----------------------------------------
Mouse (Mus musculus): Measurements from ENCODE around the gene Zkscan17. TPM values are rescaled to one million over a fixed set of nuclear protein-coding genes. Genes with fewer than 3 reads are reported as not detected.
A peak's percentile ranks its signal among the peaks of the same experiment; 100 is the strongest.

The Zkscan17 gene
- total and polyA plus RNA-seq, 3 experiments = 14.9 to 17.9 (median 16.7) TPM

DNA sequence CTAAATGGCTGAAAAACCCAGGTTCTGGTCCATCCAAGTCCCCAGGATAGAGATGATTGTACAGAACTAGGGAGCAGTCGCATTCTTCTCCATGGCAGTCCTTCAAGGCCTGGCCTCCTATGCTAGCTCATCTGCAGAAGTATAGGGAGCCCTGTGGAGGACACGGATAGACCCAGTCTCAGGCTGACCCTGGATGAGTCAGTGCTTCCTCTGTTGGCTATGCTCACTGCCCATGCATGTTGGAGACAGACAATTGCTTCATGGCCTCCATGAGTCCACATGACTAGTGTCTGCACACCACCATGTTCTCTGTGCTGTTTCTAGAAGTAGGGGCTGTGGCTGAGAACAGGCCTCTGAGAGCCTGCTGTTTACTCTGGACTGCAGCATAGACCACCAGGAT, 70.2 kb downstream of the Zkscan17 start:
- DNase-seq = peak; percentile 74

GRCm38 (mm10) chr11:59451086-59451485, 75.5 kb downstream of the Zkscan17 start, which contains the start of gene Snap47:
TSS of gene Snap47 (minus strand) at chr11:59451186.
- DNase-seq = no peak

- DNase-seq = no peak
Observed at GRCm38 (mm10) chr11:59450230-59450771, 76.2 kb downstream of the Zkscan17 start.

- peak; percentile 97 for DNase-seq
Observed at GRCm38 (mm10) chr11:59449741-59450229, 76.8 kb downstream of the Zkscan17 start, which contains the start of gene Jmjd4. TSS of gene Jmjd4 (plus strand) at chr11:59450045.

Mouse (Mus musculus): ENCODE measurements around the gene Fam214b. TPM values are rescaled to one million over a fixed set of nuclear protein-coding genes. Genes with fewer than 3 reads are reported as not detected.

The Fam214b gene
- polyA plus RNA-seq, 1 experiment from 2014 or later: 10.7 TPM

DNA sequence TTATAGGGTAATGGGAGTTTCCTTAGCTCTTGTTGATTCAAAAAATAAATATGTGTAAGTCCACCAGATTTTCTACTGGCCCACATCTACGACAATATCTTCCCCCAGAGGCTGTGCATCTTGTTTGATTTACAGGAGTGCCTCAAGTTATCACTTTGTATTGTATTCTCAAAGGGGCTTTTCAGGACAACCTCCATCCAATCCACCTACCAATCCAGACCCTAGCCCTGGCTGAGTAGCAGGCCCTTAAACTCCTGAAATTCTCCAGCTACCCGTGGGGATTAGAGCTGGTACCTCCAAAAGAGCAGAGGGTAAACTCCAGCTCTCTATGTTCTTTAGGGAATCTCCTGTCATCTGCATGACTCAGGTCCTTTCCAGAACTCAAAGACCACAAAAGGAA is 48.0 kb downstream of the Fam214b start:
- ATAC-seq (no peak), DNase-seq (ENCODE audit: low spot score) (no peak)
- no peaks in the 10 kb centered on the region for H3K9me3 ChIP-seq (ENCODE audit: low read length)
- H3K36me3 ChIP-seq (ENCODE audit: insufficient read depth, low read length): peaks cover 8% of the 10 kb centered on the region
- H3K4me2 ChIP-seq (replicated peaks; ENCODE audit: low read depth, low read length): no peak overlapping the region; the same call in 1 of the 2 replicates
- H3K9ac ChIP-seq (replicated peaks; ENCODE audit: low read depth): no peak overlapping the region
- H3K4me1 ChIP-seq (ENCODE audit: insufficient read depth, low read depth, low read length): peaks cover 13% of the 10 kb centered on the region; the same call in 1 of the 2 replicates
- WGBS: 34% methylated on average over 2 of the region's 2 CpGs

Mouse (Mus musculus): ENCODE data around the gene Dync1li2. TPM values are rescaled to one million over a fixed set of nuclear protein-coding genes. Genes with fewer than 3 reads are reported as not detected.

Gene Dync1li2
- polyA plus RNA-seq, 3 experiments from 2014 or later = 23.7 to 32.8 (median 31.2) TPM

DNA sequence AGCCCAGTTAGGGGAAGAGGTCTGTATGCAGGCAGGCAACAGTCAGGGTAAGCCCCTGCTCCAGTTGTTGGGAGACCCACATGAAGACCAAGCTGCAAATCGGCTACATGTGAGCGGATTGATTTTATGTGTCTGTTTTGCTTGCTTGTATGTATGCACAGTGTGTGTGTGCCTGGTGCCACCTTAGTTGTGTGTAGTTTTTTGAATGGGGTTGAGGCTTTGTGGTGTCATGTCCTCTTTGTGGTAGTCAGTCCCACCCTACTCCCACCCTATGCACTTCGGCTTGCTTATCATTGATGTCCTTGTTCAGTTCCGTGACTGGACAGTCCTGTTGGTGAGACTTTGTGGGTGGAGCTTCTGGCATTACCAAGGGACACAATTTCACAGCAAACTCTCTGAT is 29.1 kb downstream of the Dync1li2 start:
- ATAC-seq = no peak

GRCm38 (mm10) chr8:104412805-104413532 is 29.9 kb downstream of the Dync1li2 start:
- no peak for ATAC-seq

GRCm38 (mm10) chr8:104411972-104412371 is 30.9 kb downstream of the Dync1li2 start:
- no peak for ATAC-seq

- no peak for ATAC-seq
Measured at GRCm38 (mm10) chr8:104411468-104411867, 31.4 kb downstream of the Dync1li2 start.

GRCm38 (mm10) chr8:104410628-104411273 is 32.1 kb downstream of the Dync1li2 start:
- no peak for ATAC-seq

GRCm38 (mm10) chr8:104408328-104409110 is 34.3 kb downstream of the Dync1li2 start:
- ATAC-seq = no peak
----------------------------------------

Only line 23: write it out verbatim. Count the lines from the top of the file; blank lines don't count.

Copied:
- H3K4me1 ChIP-seq (ENCODE audit: insufficient read depth, low read depth, low read length): peaks cover 13% of the 10 kb centered on the region; the same call in 1 of the 2 replicates